It is interesting to note that over the course of their lengthy NHL careers, Subban and Weber have accumulated points at a similar rate. However, their offensive styles are quite different. Subban carries the puck much more than Weber. He gives head fakes, he stickhandles, he holds opponents off with one hand and often makes smart plays. He has a good shot from the point, but nothing exceptional. Weber carries the puck far less than Subban. He makes excellent first passes in the defensive zone. He does not join the rush as much. In the offensive zone, Weber is always trying to place himself into good shooting position. He is one of the best shooters from the point I have ever seen. His release is quick and the shots are lethal – powerful and accurate. Subban’s top goal-scoring total in a season is 16. Weber has exceeded or matched this total eight times and has twice scored 23 goals. Weber’s top assist total is 33. Subban has exceeded that total four times with his top total being 45.
Weber is much better in backward skating and agility. Subban works hard at this part of his game, but it is herky-jerky, and he often has to play opponents at an angle because his pivots are very average. Weber may be the best backward skater for a big man I have seen. He is fluid and balanced and able to use his stick effectively to block passing lanes while skating backward. His pivots are smooth and powerful. Weber does not have blazing speed going forward, but he is fluid with good acceleration. Subban is very determined, driving through opponents and breaking loose from checks. However, he appears to be slower than in past seasons. In a game against Carolina, Sebastian Aho blew by him in an empty-net situation with the game on the line.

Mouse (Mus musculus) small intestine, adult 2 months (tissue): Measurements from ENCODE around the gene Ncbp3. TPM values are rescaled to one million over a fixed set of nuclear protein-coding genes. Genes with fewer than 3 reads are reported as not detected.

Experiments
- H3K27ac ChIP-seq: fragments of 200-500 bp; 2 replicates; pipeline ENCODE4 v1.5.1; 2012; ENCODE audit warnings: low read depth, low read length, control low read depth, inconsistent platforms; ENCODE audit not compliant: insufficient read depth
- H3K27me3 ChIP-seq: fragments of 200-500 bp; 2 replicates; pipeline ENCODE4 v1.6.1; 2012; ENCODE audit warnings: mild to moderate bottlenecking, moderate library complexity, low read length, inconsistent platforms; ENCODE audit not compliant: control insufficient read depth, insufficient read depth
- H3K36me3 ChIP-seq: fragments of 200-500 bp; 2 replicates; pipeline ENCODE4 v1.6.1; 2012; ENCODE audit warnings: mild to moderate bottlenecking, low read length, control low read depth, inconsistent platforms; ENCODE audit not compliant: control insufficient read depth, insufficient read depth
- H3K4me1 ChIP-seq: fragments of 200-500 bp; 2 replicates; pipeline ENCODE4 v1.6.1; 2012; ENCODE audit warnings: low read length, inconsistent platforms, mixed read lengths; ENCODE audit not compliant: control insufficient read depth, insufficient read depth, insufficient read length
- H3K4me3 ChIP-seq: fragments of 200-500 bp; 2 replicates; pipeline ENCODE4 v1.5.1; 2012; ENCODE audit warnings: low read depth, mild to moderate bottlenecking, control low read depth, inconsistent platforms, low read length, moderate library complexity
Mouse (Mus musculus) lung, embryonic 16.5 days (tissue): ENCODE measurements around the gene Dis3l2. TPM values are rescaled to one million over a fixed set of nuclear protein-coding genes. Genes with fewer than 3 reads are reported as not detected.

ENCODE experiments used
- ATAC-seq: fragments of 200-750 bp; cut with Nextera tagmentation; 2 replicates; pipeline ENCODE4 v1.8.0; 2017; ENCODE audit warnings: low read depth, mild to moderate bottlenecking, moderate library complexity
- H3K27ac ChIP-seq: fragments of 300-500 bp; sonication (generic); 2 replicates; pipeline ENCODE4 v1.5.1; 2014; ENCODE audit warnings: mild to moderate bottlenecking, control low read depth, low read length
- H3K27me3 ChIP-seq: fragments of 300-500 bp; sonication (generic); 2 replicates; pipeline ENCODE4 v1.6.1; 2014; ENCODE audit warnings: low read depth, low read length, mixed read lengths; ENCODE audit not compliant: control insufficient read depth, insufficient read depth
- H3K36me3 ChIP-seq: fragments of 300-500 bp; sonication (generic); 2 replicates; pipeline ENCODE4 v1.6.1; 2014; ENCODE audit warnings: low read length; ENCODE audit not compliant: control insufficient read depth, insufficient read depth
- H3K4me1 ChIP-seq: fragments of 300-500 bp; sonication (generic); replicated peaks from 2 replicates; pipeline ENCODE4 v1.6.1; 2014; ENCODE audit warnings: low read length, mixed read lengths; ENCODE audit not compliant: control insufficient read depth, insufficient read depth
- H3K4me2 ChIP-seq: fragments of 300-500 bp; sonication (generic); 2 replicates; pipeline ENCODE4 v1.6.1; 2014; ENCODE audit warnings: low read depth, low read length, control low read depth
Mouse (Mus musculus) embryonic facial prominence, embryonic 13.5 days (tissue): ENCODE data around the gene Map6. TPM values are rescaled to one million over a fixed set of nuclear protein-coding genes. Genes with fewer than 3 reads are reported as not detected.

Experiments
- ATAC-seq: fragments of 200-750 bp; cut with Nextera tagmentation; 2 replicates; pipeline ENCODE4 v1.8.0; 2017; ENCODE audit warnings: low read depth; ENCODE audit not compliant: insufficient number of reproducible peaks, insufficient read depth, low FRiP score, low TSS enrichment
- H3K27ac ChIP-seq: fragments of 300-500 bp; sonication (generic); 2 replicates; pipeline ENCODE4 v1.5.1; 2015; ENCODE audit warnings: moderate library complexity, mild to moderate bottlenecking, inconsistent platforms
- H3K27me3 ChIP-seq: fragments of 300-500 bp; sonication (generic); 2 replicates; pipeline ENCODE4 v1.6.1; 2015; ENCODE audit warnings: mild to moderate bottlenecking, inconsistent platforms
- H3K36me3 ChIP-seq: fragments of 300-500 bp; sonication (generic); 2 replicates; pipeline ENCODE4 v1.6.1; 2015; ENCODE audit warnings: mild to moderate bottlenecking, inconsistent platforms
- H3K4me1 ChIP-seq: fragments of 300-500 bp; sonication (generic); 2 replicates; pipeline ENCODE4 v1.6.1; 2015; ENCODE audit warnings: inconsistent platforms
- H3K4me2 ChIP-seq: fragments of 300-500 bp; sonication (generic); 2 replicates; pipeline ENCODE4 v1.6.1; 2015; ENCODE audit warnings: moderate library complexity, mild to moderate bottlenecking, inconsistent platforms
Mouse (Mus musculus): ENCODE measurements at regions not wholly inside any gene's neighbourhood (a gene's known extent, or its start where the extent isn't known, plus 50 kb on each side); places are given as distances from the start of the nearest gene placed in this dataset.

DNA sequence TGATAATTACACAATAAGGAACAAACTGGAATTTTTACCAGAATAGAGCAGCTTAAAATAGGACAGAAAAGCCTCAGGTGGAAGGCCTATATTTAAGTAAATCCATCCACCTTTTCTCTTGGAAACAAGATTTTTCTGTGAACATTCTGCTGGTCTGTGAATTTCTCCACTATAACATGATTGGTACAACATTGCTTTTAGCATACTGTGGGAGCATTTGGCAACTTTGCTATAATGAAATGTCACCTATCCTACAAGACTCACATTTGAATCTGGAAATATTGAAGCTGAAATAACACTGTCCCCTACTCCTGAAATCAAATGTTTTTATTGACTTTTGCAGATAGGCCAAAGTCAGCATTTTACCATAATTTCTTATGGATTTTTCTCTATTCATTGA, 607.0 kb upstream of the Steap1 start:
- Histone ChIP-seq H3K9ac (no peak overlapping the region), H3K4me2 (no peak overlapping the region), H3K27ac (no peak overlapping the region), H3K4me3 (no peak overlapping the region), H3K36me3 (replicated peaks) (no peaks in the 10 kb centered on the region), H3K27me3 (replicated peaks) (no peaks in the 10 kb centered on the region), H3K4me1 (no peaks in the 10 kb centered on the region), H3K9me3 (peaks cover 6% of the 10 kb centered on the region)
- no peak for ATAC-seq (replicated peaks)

Subban is a good NHL defenseman who has not been used on a regular basis, either in Montreal or in Nashville, against the opposition’s best players. Weber has always been matched on a nightly basis against the best the opposition has to offer. I recently scouted him in consecutive games against Colorado and Boston. He played virtually every shift against the top two scoring lines in the NHL. He was superb. Montreal won both games. Both Nathan MacKinnon and Gabriel Landeskog of Colorado made it clear Weber had been a major impediment to their line throughout the game. Weber’s superior size, strength, aggressiveness and agility put him far ahead of Subban on the defensive side of the puck. Subban works hard defensively, but he often commits penalties in trying to defend. Even though Weber has recorded more than 50 percent more hits than Subban, it is Subban who has more than 50 percent more penalty minutes than Weber.
The only area in which Subban can match Weber is offensive production, where very different methods produce relatively similar results. Weber may be the best defender in hockey against top offensive players. Subban does not often play against these stars. Subban is a very average physical force. Weber is a behemoth who effectively wears down opponents. Even though he plays a much more aggressive game defensively, Weber takes significantly fewer penalties than Subban. He also gives the puck away to the opposition less frequently. Both defensemen are better than average offensively, but Weber is far superior in all other aspects of his play. Shea Weber is a better defenseman than P.K. Subban.